Post Office refuses to comment on pregnant sub-postmistress jailed over Horizon scandal

Photo: Nick Wallis/Twitter

The Post Office has refused to comment on the case of Seema Misra, a sub-postmistress who was jailed for theft in 2010 while pregnant with her second child.
Mrs Misra is one of hundreds of Post Office workers accused of theft after using the Post Office Horizon IT system, supplied by Fujitsu.
At the Horizon Issues trial, second of a series of trials brought out by 557 current and former sub-postmasters, Justice Fraser, the presiding High Court judge, ruled in favour of the sub-postmasters.
The victory comes a week after the Post Office and claimant sub-postmasters have agreed to settle the long-running trial.
The Post Office apologised to those affected as part of the settlement, and reportedly agreed to pay £58 million to the litigants.
The Criminal Cases Review Commission is also investigating whether some of the convictions were miscarriages of justice.
Mrs Misra, who had been a sub-postmistress in West Byfleet, Surrey since 2005, was suspended in 2008 after an audit found a £74,000 discrepancy in her accounts.
“The Post Office asked us to balance the till at the end of every day so I had to take money from the shop and put it into the Post Office,” she told the BBC.
“Instead of helping me, the Post Office gave me a warning,” she added. “They said Mrs Misra, any time you are £500 short we will take your Post Office away.”
Mrs Misra and her husband had bought the business as a whole equity with a Post Office and a shop floor.
They knew if they lost the Post Office, it would be the end of the story.
“I was in the Post Office until 2am going through each and every transaction,” she continued. “I couldn’t find any mistake.”
After two years, Mrs Misra was sent a court summons.
At that time she already had a son and was pregnant with a second child.
“It was the worst experience,” she commented. “I couldn’t believe it was happening to me.”
She pleaded not guilty, despite her solicitor advising her to plead guilty so she would receive a lesser sentence.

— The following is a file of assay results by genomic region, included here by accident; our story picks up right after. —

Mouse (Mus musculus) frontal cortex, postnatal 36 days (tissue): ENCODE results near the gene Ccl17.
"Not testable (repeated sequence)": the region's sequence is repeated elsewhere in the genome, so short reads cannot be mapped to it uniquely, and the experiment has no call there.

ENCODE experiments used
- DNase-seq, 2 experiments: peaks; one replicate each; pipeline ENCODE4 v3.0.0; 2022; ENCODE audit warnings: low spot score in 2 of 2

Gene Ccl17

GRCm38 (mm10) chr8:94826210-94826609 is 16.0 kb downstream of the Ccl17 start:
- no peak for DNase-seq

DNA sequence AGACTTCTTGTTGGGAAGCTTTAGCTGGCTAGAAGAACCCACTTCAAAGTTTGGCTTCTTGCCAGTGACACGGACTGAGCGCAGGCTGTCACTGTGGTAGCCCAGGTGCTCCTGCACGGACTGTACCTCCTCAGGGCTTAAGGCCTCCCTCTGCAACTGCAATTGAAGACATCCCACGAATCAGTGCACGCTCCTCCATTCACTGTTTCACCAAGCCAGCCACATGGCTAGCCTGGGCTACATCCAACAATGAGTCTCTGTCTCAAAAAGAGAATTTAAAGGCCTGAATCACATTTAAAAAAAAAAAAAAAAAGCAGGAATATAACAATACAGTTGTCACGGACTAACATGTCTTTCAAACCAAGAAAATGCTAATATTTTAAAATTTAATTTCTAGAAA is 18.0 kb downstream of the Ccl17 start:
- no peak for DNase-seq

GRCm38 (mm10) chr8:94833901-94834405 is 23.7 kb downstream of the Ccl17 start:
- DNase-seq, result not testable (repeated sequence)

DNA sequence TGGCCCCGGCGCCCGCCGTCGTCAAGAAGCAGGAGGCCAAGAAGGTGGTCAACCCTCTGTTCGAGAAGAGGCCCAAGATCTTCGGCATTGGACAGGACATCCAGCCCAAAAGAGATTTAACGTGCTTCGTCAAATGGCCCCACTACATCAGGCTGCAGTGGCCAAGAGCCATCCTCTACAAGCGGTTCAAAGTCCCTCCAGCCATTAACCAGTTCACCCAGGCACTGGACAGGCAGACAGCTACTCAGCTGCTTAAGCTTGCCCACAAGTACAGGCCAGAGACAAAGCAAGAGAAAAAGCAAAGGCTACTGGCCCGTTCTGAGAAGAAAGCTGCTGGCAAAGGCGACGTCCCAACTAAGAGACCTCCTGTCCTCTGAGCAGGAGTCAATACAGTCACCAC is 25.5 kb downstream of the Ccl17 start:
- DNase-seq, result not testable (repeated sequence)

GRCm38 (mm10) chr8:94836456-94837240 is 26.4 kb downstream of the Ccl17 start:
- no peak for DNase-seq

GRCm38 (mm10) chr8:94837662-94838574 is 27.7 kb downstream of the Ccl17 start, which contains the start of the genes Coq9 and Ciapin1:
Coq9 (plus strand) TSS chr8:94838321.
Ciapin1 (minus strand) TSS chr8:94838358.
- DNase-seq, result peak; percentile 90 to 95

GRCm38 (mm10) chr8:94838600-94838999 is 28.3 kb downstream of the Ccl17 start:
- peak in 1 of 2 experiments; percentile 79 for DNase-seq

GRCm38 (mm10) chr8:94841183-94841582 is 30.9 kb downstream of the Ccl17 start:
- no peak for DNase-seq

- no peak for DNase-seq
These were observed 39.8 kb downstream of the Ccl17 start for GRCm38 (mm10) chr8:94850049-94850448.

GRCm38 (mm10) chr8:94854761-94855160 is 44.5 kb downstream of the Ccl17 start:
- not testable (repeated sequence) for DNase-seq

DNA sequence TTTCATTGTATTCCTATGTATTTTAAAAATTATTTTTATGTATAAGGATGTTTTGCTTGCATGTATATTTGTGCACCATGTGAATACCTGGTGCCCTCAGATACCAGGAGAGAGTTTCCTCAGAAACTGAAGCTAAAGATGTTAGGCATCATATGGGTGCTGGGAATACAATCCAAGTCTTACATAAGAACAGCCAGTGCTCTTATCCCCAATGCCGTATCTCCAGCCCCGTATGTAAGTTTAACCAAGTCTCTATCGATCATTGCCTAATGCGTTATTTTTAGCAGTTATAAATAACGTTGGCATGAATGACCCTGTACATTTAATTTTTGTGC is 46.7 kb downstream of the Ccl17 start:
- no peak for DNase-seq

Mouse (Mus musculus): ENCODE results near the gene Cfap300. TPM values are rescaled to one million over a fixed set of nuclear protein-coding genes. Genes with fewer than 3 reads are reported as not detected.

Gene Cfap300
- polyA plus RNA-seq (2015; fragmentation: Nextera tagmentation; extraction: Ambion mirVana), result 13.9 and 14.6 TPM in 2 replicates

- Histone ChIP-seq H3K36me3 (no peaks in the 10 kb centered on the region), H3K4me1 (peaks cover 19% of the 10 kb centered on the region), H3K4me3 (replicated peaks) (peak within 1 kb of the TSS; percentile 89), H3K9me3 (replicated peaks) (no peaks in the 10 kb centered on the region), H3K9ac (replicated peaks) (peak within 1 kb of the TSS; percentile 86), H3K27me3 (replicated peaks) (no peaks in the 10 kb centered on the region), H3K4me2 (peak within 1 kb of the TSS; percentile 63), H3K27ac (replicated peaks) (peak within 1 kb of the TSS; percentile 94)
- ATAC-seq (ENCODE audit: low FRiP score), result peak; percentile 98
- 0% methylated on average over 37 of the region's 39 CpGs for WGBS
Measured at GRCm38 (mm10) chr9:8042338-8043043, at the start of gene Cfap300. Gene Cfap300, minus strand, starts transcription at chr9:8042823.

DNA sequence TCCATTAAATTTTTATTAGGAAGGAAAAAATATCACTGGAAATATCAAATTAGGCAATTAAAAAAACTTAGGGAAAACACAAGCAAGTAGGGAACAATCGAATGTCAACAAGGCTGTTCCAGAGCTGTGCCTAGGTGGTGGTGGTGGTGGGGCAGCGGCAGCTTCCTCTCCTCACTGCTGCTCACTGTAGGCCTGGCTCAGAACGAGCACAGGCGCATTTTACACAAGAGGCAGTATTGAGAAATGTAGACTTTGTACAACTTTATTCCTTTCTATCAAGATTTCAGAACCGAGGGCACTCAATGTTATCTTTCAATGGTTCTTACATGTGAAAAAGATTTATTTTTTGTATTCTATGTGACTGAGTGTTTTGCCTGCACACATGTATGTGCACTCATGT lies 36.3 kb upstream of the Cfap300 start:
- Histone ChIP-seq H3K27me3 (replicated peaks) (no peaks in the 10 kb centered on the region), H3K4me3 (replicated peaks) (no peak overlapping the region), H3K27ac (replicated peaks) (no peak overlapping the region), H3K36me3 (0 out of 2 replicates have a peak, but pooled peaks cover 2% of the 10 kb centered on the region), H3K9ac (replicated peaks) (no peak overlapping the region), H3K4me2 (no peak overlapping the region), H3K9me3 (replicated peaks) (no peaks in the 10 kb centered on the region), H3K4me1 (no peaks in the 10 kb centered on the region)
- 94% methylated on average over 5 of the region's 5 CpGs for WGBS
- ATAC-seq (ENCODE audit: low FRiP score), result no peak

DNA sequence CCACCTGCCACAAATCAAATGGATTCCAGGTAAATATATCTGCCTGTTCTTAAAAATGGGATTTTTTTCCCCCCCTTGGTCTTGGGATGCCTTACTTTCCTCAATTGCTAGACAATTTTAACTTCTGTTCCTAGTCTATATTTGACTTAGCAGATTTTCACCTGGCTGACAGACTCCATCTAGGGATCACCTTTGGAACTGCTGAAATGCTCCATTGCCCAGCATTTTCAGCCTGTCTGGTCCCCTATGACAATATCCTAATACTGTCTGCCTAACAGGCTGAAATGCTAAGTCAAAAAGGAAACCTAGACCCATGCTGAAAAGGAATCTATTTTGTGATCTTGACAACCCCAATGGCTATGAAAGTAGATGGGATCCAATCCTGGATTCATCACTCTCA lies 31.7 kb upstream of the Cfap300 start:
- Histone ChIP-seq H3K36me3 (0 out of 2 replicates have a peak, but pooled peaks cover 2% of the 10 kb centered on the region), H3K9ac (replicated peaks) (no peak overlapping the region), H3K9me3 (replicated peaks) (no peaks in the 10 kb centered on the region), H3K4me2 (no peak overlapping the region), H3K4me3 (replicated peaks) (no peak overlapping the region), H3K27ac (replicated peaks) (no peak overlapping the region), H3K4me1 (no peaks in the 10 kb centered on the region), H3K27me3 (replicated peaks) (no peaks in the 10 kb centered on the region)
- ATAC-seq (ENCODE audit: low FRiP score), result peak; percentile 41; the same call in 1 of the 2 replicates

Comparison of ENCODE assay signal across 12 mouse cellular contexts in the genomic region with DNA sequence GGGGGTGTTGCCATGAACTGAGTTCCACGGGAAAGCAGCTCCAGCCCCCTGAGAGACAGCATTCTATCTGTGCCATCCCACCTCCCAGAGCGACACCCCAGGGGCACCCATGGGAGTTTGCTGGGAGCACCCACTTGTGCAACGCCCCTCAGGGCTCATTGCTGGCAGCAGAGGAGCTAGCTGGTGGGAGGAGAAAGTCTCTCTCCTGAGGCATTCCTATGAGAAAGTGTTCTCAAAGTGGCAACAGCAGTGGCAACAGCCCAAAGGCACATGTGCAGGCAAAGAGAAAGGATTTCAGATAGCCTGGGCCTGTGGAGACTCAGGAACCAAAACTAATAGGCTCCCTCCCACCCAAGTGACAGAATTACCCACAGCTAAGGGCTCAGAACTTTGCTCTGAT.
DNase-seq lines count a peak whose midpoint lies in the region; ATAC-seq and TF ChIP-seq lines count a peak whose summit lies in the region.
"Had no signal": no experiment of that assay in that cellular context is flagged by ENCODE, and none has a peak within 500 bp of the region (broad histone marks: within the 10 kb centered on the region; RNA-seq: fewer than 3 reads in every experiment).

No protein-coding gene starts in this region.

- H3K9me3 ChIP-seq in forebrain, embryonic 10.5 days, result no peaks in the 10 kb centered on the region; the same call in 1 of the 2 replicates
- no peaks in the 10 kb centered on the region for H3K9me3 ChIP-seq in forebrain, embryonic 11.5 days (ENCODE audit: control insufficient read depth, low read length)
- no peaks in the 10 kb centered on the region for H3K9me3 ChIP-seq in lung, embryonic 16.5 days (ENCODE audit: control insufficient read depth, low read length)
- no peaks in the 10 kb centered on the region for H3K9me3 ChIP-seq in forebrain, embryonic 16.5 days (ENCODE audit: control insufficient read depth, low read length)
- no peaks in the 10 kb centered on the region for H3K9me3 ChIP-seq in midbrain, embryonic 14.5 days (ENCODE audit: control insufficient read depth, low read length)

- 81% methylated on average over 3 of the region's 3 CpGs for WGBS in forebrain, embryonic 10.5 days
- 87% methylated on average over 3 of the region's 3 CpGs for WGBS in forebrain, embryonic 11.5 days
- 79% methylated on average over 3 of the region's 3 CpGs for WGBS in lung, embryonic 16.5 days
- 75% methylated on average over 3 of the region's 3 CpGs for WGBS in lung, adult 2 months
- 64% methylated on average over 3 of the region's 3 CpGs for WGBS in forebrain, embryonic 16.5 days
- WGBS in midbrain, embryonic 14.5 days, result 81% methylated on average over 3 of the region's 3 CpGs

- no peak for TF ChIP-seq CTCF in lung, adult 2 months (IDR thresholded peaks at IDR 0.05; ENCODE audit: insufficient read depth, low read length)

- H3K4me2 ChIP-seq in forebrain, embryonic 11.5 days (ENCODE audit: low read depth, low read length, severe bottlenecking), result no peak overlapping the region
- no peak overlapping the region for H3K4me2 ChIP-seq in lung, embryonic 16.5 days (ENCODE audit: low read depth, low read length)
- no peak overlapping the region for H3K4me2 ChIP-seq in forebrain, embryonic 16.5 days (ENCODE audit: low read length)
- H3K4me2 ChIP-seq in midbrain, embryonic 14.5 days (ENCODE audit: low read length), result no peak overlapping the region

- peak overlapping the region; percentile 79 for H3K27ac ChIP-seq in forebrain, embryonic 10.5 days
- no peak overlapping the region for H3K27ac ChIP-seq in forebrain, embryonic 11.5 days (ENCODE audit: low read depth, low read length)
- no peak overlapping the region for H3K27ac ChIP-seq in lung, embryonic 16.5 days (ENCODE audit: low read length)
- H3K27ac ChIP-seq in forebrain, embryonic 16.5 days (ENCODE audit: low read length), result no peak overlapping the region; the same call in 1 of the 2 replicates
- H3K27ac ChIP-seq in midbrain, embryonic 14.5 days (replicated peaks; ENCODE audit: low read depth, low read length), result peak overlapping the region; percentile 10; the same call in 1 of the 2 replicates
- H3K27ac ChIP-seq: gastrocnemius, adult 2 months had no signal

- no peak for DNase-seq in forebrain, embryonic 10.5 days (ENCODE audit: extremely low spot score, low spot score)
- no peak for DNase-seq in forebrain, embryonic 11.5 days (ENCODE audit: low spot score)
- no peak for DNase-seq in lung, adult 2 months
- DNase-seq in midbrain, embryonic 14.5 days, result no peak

“I said why should I plead guilty to a crime I haven’t committed?” she added.
“When the jury came back with a guilty verdict, my life shattered in front of me,” she commented. “I couldn’t imagine something like that could happen. Luckily I was pregnant, otherwise I definitely would have killed myself.”
Pregnant with her second child Mrs Misra went to prison for something that wasn’t her fault. She had very little support and nowhere to turn to.
“I was so scared for my child’s safety in prison,” she added. “It was the worst experience. I thought I wouldn’t leave the prison alive.”
For Mrs Misra, the fight to clear her name continues but the High Court judgement brings her a step closer.
“The Post Office can’t even imagine what they put us through,” she said. “I have no words for them.”
Asian Trader contacted the Post Office which refused to comment on Mrs Misra’s case.
Post Office Chairman Tim Parker said: “In reaching last week’s settlement with the claimants, we accepted our past shortcomings and I, both personally and on behalf of the Post Office, sincerely apologised to those affected when we got things wrong. We have given a commitment to learning lessons from these events, and today’s judgment underlines the need to do so.
“Whilst the judgment does recognise improvements we have made and that our current Horizon system is robust relative to comparable systems, it makes findings about previous versions of the system and past behaviours which further demonstrate the importance of the changes we must make in our business, particularly the ways in which we support our postmasters. Importantly, our new CEO has made clear the need to reset our relationship with postmasters and started the process to build a much better relationship with them.”
Chief Executive Nick Read added: “We are now working to shape a modern and dynamic Post Office, with changes at every level of the organisation placing our postmasters and our customers at the centre of the business.
“The task ahead is to improve, be clear about our direction and purpose, and to give all of those who work for and with us the guidance and support they need to help us build a Post Office fit for the future, serving in communities throughout the UK.”